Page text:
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Athens (Attica) | Attica | Athens City

National Archaeological Museum of Athens - Prehistoric Collection

The New York Times has recently (April 2008) published an article on Athens. In it there is a reference to the National Archaeological Museum of Athens: "In neighboring Exarcheia, the renovated National Archaeological Museum (Patission 44; 30-210-821-7724) has classical sculptures and gold treasures from Mycenae". We think of this reference as being the Understatement of the century!

 Athens National Archaeological Museum:
Exhibit 624. Gold death-mask, known as
the 'mask of Agamemnon'. (Grave V,
Grave Circle A, Mycenae, 16th century BC)

This is because the Greek National Archaeological Museum in Athens is rightfully considered to be not only the most important, yet also one of the richest archaeological museums in the world in terms of containing Ancient Greek Art! Please refer to the relevant Album as proof of how much right we are!

The Greek National Archaeological Museum is housed in a neoclassical building designed by the noted German architect Ernst Ziller in 1889. It houses perhaps the most impressive collection of ancient Greek treasures in the world. The neoclassical design of the exterior tries its best to keep up with the true Greek classic style of the works it houses. This museum includes the golden so-called "Mask of Agamemnon", excavated by Heinrich Schliemann at ancient Mycenae, the bronze "boy jockey" of Artemision that somehow stayed in great condition despite being fished out of the sea, and a range of excellent sculptures, pottery, furniture and jewellery.

Further wonderful inclusions are:

  • Prehistoric items/Ruins
  • Sculpture
  • Pottery and Minor art
  • Bronzes
  • Egyptian Art

Operating Hours are as follows:
Monday 13.00-19.30
Tuesday-Sunday 08.30-15.00

Telephone Contact: 210/821-7717 Address: 44, 28th Oktovriou (Patission) Ave, Athens, Greece

Note: Given the huge number of exhibits, this album on the National Archaeological Museum of Athens is progressing step by step: Please visit this Album from time to time to see it growing!
(Photos: Michael Tziotis)

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Click on any of the pictures to enlarge.

The National Archaeological Museum of Athens: Why this Album?

This Album on the National Archaeological Museum of Athens is a work of love and dedication. We have not made any compromises in our effort to provide the international community and the people who love Greece and its Culture, Greek and foreigners alike, with a descriptive and accurate approach to the National Archaeological Museum of Athens exhibits.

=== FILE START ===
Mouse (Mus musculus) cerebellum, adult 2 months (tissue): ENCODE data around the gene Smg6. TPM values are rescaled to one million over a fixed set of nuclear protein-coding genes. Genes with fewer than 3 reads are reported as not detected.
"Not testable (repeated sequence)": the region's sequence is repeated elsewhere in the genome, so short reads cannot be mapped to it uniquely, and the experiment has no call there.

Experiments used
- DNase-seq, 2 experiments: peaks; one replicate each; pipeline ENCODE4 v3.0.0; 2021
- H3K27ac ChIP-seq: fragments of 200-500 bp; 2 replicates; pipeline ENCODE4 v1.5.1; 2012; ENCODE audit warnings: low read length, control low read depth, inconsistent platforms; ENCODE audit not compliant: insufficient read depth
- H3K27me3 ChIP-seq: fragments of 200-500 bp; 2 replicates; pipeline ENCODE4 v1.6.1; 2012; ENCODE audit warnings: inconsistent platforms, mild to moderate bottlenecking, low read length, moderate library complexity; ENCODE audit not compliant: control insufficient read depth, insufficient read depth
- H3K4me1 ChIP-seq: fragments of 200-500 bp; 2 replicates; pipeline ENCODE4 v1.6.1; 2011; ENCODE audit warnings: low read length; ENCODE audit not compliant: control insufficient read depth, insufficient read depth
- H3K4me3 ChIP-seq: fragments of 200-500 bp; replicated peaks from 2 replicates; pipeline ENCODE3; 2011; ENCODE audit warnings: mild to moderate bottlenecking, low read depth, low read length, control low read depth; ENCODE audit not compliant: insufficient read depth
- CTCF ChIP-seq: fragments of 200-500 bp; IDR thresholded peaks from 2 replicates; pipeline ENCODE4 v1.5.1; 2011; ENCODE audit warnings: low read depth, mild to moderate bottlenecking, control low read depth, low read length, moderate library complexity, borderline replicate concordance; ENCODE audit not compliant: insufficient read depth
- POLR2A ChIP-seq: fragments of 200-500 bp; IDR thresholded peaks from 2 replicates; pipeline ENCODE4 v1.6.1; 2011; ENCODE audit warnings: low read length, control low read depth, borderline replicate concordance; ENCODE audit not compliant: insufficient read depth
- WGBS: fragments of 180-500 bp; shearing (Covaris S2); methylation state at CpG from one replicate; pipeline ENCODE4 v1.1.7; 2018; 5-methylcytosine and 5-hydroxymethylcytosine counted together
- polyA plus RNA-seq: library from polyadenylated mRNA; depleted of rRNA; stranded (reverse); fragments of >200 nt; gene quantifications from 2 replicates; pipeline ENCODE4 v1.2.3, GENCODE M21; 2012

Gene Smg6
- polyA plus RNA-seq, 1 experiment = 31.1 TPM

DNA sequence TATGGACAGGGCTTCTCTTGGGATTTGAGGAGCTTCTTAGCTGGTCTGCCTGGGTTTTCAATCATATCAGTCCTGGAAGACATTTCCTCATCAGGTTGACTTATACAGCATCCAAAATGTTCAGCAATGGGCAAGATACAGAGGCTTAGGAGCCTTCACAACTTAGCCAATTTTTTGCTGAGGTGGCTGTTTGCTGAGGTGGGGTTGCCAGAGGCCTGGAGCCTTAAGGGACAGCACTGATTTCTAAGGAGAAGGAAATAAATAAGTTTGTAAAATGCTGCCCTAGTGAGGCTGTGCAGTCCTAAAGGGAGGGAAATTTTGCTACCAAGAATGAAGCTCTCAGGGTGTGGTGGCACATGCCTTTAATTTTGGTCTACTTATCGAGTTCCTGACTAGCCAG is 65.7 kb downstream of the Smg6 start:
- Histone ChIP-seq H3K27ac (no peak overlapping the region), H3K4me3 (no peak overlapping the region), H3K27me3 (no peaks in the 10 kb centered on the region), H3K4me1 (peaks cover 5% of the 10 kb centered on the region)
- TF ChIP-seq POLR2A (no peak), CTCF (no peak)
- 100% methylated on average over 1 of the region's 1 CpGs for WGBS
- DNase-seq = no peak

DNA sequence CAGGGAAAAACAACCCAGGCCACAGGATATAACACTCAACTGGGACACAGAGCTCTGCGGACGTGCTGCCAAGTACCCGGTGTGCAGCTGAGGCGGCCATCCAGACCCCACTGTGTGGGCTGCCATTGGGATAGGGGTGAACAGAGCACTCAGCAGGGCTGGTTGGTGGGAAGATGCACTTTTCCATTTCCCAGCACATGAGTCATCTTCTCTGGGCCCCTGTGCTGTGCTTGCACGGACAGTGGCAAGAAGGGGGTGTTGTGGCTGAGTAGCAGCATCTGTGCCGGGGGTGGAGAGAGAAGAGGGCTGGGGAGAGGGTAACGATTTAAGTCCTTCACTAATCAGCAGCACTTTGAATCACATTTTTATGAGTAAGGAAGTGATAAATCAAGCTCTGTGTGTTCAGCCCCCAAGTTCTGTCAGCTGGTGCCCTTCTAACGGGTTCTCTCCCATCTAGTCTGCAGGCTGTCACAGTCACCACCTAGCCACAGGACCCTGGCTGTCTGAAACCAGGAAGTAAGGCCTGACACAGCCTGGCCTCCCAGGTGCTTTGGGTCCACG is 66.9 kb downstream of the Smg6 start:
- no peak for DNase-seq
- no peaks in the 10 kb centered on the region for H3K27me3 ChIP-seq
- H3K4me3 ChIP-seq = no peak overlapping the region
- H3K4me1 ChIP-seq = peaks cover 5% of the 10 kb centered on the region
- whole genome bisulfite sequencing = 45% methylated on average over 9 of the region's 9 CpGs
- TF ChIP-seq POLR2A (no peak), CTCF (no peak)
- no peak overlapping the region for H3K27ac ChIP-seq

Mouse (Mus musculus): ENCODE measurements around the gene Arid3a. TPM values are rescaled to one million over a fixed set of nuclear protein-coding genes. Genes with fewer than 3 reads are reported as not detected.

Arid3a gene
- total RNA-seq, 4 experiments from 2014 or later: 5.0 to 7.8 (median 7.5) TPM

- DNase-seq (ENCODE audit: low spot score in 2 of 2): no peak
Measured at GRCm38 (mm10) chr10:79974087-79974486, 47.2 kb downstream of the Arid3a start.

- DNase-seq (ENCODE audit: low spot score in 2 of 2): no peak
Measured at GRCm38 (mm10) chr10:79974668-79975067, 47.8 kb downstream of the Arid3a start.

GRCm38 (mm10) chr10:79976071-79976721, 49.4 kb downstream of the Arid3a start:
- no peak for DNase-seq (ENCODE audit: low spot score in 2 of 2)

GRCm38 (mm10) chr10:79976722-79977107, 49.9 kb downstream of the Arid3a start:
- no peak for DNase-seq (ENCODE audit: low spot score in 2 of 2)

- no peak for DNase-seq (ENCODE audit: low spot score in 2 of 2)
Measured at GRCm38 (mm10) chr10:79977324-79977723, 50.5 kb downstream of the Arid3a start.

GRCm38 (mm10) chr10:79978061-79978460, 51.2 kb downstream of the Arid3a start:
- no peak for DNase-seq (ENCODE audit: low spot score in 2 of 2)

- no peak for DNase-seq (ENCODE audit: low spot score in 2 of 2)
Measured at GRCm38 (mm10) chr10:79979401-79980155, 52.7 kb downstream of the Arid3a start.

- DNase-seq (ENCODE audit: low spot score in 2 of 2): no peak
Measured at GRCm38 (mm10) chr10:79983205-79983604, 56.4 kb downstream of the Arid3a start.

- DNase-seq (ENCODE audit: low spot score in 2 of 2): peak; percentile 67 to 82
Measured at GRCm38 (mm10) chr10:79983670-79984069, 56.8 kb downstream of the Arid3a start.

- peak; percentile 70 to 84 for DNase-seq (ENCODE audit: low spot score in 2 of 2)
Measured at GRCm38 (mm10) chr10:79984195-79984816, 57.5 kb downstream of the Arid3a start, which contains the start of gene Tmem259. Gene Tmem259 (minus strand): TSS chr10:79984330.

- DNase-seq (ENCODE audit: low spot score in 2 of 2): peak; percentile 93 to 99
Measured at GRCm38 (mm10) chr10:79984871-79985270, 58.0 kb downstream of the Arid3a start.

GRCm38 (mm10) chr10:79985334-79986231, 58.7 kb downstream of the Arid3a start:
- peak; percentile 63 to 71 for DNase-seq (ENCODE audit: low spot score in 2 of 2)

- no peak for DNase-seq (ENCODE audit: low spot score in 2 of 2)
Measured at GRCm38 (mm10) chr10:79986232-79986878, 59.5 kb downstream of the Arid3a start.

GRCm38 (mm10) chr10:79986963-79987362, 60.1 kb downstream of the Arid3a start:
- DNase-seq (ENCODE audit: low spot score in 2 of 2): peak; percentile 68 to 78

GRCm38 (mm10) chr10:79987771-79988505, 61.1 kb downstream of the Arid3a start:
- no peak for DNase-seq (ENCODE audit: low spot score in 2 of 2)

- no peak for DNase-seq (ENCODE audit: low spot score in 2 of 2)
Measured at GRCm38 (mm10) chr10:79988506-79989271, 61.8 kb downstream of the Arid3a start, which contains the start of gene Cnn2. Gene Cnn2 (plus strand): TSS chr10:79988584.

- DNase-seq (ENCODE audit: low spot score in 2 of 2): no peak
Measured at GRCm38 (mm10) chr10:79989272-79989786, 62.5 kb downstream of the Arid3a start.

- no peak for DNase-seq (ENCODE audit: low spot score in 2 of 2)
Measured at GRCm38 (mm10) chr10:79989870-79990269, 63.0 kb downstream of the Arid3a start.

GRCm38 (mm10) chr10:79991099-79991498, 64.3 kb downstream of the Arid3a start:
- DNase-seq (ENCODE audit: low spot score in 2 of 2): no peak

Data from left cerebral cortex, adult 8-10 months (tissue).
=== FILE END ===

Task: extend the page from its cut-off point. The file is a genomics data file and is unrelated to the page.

In this effort we were governed, from A to Z, by a deep and loving respect for our cultural heritage. We declare that this project of ours is thoroughly non-profit oriented; it has taken too long and demanded too many resources, human and financial, for it to comply with any market principles! The only "profit" these cultural pages are intended to produce is to inform and solicit the international traveler's deeper understanding of the historical, cultural and artistic value of these archaeological treasures and thus increase, on the basis of their high ranking, the number of visitors to Athens and the National Archaeological Museum.

We feel deeply saddened when visitors pass through Athens without making a well-deserved pilgrimage to the National Archaeological Museum, considering that it belongs to the most important museums in the world; that we have somehow failed to inform them on the immeasurable importance of the exhibits and on the grave deficit on their behalf should they fail to experience at least one visit to these revered cultural treasures. We do not share the opinion that such efforts should only be undertaken by the Ministry of Culture and relevant authorities; instead, we believe that all citizens should actively participate in this endeavor, and that visitors to these sites will be all the more richer for it.

We, therefore, deliver this collection of photos and texts to travelers, college students, high school students and anyone interested in studying the Greek Cultural Tradition, including students at schools in all levels. This collection may, in the hands of inspired teachers, become a superb teaching tool with which to address the sensitive and inquisitive child's mind!

We declare that the copyright of these photos and accompanying texts lies with the Greek Ministry of Culture, as a representative of the Greek Nation, part of the cultural tradition of which are the items shown in the photos depicted, and the researchers/scientists who have been in charge of the restauration and exhibition work.

Best Regards

The Windmills Travel Department of Culture

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